TARP Reform and Accountability Act

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Summary

In response to concerns that the first $350 billion released under the Troubled Asset Relief Program (TARP) created by the Emergency Economic Stabilization Act of 2008 had not been administered with enough oversight, Rep. Barney Frank (D-Mass.) introduced the TARP Reform and Accountability Act (H.R. 384) on January 9, 2009, which would establish stricter oversight rules on the second $350 billion dollars in TARP funding. These include a requirement that all institutions receiving TARP money file quarterly reports on their use of the money, restrictions on merger and acquisition activity among TARP recipients, stricter limits on executive compensation for employees of recipient firms, and the expansion of the Financial Stability Oversight Board.

A few days after the Senate approved the release of the second half of TARP funding, on January 21, 2009, H.R. 384 passed the House by a vote of 260-166. Reports indicated that Senate Banking Committee Chair Chris Dodd (D-Conn.) would not take up H.R. 384 as passed or introduce a Senate version of the bill. However, Senator Byron Dorgan (D-N.D.) has introduced a separate bill (S. 195), establishing stronger oversight over the whole financial bailout, including TARP.[1]



Current Status

<USbillinfo congress="111" bill="H.R.384" />

Details

According to OpenCongress, the act includes the following provisions:[2]

Modification to TARP and TARP Oversight

  • Requires all firms that receive money under the Troubled Assets Relief Program (TARP) to report quarterly on how they have used the TARP money, including any amount of increased lending that the money has made possible.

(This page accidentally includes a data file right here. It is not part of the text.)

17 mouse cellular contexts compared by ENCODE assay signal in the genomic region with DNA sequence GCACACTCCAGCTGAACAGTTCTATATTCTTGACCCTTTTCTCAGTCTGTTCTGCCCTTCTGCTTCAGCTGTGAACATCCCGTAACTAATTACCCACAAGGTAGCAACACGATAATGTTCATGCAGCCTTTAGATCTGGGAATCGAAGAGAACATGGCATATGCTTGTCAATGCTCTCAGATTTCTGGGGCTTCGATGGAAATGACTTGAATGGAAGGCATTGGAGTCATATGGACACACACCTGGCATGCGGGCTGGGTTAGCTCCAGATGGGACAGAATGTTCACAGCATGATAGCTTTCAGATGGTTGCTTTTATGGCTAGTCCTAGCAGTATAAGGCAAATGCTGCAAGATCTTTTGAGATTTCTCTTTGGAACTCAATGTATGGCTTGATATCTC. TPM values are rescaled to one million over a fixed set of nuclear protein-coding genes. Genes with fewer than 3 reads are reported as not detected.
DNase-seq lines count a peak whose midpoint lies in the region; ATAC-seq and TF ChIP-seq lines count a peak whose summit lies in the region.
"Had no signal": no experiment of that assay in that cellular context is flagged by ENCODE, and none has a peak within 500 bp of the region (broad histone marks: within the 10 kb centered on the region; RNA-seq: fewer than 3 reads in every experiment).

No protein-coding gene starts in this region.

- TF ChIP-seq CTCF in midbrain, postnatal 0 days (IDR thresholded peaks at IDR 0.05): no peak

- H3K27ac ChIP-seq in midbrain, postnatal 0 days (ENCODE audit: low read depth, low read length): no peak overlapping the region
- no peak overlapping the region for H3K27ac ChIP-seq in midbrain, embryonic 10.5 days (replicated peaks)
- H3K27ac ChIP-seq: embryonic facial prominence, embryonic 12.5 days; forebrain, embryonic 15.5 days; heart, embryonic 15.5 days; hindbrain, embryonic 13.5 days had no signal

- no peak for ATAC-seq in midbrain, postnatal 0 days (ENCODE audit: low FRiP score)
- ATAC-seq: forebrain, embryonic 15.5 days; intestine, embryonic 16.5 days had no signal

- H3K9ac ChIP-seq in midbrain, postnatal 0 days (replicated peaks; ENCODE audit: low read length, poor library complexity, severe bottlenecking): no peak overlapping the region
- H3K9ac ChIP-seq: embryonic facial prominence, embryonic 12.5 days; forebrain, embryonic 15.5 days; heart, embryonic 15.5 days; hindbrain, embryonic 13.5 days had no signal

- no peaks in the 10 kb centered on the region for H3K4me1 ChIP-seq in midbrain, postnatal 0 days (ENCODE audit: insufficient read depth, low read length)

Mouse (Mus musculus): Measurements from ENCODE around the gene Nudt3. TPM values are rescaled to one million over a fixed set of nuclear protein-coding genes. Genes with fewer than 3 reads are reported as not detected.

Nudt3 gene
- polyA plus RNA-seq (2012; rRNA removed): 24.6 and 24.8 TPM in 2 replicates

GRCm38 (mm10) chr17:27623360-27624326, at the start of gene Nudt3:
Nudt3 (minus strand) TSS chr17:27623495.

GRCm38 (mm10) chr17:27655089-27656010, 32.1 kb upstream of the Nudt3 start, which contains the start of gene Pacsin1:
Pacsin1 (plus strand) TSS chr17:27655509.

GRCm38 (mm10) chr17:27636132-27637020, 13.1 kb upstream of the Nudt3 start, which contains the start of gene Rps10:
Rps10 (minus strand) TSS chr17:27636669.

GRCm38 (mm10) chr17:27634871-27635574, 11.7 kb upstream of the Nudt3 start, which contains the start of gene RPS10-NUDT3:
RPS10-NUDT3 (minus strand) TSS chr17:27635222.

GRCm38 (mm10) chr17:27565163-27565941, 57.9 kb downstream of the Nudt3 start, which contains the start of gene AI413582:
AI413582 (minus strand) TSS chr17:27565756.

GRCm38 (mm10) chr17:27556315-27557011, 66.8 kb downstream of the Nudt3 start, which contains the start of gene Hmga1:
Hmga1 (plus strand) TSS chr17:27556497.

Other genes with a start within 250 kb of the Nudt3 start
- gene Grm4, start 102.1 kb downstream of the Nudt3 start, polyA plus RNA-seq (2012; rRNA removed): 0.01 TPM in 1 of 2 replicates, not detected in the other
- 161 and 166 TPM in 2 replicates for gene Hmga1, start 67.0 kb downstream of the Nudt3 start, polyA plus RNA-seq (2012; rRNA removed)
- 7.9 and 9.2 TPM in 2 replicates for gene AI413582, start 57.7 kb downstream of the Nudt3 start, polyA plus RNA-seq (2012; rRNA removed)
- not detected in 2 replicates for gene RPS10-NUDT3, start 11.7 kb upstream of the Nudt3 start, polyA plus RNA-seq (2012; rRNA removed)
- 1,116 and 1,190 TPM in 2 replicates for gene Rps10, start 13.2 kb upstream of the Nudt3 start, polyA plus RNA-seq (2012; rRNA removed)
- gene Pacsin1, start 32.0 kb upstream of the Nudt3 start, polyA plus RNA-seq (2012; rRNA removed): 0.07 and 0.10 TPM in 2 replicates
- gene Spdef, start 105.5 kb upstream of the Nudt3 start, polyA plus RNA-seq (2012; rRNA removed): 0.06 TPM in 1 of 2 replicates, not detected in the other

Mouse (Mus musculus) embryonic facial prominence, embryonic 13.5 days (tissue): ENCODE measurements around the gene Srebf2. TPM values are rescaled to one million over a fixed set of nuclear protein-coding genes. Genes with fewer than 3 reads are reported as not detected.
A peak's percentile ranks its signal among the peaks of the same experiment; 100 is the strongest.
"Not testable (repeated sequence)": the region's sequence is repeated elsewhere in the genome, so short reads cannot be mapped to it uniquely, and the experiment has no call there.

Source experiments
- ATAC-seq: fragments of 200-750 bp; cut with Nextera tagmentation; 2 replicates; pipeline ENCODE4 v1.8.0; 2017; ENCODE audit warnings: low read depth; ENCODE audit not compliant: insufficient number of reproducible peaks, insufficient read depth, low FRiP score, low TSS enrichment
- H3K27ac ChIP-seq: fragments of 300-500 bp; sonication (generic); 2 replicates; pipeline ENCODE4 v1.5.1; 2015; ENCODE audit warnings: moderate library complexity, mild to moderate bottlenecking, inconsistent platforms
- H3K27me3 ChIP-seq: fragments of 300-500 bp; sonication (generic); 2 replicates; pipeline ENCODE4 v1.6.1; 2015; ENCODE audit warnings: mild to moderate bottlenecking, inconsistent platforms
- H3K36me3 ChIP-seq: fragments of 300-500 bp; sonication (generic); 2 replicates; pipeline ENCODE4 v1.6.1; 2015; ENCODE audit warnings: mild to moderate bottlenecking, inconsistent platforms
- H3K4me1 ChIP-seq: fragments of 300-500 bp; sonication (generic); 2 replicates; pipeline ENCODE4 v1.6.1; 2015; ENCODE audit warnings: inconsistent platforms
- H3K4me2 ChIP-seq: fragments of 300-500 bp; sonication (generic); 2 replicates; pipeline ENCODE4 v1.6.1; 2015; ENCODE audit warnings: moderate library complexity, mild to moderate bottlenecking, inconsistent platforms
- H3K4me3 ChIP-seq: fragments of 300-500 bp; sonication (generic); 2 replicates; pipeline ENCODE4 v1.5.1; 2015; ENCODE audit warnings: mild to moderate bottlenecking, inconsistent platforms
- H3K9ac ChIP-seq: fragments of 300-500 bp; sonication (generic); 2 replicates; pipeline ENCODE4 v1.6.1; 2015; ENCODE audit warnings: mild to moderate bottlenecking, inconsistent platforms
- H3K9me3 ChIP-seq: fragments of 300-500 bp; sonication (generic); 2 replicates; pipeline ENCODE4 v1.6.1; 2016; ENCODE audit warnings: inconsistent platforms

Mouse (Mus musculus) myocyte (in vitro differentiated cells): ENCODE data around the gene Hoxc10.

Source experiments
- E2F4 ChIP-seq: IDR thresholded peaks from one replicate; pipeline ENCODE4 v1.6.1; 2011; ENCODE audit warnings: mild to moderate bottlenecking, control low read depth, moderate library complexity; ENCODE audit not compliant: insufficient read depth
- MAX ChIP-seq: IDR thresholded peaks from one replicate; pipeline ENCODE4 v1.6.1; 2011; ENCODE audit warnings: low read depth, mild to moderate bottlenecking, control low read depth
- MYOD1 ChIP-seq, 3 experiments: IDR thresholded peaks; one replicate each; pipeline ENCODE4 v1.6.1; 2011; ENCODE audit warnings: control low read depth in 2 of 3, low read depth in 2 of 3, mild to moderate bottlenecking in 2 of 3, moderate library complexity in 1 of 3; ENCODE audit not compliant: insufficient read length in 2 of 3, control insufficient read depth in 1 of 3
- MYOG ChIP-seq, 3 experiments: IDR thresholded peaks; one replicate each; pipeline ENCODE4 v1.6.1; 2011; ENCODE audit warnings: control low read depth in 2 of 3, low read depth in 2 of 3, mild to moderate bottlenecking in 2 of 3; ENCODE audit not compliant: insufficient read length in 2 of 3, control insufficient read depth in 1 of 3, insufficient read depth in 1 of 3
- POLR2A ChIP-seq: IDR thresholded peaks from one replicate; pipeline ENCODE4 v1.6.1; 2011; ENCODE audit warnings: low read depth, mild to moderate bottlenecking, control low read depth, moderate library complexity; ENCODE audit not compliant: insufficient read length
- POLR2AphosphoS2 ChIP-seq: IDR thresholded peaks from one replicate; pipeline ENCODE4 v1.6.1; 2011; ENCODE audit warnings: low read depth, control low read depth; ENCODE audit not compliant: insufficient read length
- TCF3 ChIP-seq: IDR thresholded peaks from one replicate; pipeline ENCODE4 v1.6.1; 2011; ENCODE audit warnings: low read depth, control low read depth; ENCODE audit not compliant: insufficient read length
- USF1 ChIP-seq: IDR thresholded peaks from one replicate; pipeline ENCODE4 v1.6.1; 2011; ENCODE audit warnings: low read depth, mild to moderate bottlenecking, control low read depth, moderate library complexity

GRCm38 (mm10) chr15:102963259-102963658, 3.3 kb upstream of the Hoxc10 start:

• Directs the Treasury to reach an agreement with any new TARP recipients as to “the manner in which the funds are to be used and benchmarks that the institution is required to meet in using the funding so as to advance the purposes of this Act to strengthen the soundness of the financial system and the availability of credit to the economy.”
  • Restricts mergers and acquisitions involving TARP recipients unless the Treasury determines that they would reduce the risk to taxpayers or that the transaction could have been consummated without money from TARP.
  • Adds the stricter executive compensation limits from the auto bailout bill to firms that receive TARP money. The stricter limits include a ban on bonuses and incentives for to the 25 most highly compensated employees of a company, “any compensation plan that would encourage manipulation of such institution’s reported earnings to enhance the compensation of any of its employees,” and a mandate to divest in private airplanes. Notably, these stricter limits would apply retroactively to executives from companies that have already received TARP money.
  • Authorizes the Treasury to have an observer at board meetings of firms that have received TARP money.
  • Directs the Treasury to promptly make TARP funds available to smaller community financial institutions.
  • Expands the Financial Stability Oversight Board that was set up by the original bailout bill to include the Chairman of the FDIC and two new members from outside of government to be chosen by the President and confirmed by the Senate. It also gives the board new powers to overturn TARP policy decisions from the Treasury Secretary by a 2/3rds vote.

Foreclosure Mitigation Plan

  • Requires that at least $40 billion of the second $350 billion of the financial bailout money is used for a comprehensive foreclosure mitigation plan, which the Treasury must design by March 15, 2009. The plan is required to apply only to owner-occupied residential properties and to leverage private capital to the maximum extent possible.

Auto Industry Refinancing and Restructuring

  • Clarifies and confirms that the original financial bailout bill gave the Treasury the authority to give TARP money to automobile companies.

Other Uses of TARP